Father: Noah Robinson, cotton grader
Mother: Helen (Burns) Jackson, hairdresser
Marriage: Jacqueline Lavinia (Brown) Jackson (December 31, 1962-present)
Children: with Karin Stanford: Ashley; with Jacqueline Lavinia (Brown) Jackson: Jacqueline, Yusef, Jonathan, Jesse Jr. and Santita
Education: North Carolina Agricultural & Technical State University, Greensboro, 1964, B.A. in Sociology; Chicago Theological Seminary, 2000, M.Div.
Ran for US president twice but has never held elected office.
After high school graduation, Jackson received an offer from the Chicago White Sox and a football scholarship from the University of Illinois. He chose the football scholarship but later transferred to North Carolina A&T State University.
Jackson’s son Jesse Jr. is a former US congressman who represented Illinois’ 2nd District.
1943 – Jackson’s mother marries Charles Henry Jackson. He formally adopts Jesse in 1957.
July 17, 1960 – Jackson begins his civil rights activism when he and seven others enter the “whites only” public library in Greenville County, South Carolina. They are subsequently arrested and jailed. A lawyer files suit on their behalf and two months later the library system abandons formal segregation of its downtown library.
1968 – Is ordained a Baptist minister.
December 1971 – Resigns from the SCLC and forms Operation PUSH (People United to Save Humanity) in Chicago.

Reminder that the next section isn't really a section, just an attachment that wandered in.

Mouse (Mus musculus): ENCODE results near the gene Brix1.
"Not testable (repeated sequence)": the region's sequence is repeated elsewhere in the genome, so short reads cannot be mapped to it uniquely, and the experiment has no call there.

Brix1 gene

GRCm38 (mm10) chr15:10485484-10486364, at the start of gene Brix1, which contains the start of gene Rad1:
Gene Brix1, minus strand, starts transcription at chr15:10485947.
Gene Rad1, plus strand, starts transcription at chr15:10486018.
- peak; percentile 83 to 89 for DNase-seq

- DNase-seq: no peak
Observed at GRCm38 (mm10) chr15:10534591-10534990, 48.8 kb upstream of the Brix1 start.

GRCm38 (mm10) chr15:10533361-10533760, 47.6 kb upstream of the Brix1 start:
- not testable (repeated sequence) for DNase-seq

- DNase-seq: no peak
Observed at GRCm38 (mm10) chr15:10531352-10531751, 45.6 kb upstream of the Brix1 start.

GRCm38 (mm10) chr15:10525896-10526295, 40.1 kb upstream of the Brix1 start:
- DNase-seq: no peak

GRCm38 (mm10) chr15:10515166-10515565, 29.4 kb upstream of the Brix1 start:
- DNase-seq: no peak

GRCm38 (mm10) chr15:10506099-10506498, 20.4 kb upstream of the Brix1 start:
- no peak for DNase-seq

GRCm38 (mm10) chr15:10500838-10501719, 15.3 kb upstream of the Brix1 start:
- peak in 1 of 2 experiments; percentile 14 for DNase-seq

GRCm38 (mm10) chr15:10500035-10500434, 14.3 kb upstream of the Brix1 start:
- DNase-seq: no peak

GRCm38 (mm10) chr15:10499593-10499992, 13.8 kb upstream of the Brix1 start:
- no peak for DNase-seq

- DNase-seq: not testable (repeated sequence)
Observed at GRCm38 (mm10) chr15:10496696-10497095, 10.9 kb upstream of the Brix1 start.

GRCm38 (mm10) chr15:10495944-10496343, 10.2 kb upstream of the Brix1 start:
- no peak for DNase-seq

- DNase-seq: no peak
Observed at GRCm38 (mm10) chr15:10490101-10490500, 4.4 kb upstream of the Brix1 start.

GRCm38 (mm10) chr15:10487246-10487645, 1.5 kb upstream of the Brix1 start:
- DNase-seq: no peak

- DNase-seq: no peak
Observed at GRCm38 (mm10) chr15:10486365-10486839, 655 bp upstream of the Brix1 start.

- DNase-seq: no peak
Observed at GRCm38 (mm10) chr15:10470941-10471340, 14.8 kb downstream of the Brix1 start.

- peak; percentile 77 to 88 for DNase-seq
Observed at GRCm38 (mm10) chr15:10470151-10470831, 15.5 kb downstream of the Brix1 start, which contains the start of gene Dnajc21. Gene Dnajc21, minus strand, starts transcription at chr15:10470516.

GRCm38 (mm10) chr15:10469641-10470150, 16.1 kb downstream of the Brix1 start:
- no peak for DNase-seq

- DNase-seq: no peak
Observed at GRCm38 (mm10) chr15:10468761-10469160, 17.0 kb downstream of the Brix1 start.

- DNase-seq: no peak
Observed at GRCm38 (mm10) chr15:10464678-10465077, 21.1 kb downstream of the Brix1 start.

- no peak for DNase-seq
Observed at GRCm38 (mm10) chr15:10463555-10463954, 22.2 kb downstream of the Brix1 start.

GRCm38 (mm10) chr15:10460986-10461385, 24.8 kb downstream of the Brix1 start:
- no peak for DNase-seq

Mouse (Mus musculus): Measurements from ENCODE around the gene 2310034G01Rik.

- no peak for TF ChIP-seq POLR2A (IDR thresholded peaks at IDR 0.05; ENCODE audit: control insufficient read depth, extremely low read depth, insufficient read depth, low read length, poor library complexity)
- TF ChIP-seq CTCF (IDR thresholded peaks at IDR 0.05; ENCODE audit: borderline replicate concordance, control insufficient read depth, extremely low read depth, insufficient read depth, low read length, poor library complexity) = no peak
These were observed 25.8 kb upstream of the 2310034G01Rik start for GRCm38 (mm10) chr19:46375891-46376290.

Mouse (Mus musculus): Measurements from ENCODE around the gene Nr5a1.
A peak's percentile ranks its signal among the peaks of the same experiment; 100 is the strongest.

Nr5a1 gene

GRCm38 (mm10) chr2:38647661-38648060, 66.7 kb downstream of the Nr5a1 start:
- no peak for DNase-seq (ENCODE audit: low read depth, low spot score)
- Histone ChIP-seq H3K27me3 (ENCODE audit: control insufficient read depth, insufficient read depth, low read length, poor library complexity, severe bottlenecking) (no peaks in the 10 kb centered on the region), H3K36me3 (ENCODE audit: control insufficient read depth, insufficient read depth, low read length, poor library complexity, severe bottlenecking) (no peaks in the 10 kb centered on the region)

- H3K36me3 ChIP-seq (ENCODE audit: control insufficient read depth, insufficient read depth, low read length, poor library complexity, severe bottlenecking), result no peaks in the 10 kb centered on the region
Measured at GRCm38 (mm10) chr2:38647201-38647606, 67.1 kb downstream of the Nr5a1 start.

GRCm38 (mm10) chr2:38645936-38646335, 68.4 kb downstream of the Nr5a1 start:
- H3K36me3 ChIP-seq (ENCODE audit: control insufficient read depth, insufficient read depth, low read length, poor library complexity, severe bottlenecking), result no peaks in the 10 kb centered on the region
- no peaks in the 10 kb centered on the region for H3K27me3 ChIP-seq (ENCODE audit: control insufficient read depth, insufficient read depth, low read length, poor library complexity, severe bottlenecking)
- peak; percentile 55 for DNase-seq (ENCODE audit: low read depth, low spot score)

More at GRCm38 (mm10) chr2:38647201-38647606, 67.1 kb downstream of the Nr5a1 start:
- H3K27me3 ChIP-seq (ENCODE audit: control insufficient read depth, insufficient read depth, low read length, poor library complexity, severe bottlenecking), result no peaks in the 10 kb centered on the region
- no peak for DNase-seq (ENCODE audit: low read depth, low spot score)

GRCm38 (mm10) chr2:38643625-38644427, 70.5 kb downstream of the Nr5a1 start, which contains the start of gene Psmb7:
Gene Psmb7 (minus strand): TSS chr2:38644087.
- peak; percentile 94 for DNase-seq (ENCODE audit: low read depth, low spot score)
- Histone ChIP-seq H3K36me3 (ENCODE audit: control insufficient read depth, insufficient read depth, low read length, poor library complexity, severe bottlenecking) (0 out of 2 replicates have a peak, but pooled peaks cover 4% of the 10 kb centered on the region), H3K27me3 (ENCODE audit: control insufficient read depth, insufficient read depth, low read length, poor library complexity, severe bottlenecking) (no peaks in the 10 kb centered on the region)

1971-1986 – Executive director of operation for PUSH.
November 3, 1983 – Formally announces his candidacy for the 1984 Democratic presidential nomination.
April 17, 1986 – Founds the National Rainbow Coalition, a national social justice organization in Washington, DC.
1992-2000 – Hosts “Both Sides with Jesse Jackson” on CNN.
May 1, 1999 – Successfully negotiates with Slobodan Milosevic for the release of three US soldiers who had been held in Yugoslavia for more than a month.
January 18, 2001 – Publicly acknowledges he fathered a daughter out of wedlock in 1999 with Karin Stanford, the former head of Rainbow/PUSH’s Washington bureau.
September 2012 – Two Americans serving prison sentences for treason in Gambia are allowed to return to the United States after Jackson makes a face-to-face appeal to President Yahya Jammeh for their release.
October 2013 – Following public pleas from Jackson, Colombia’s FARC guerrillas release Kevin Scott Sutay, who had been captured by FARC guerrillas on June 20, while he was backpacking through Colombia.
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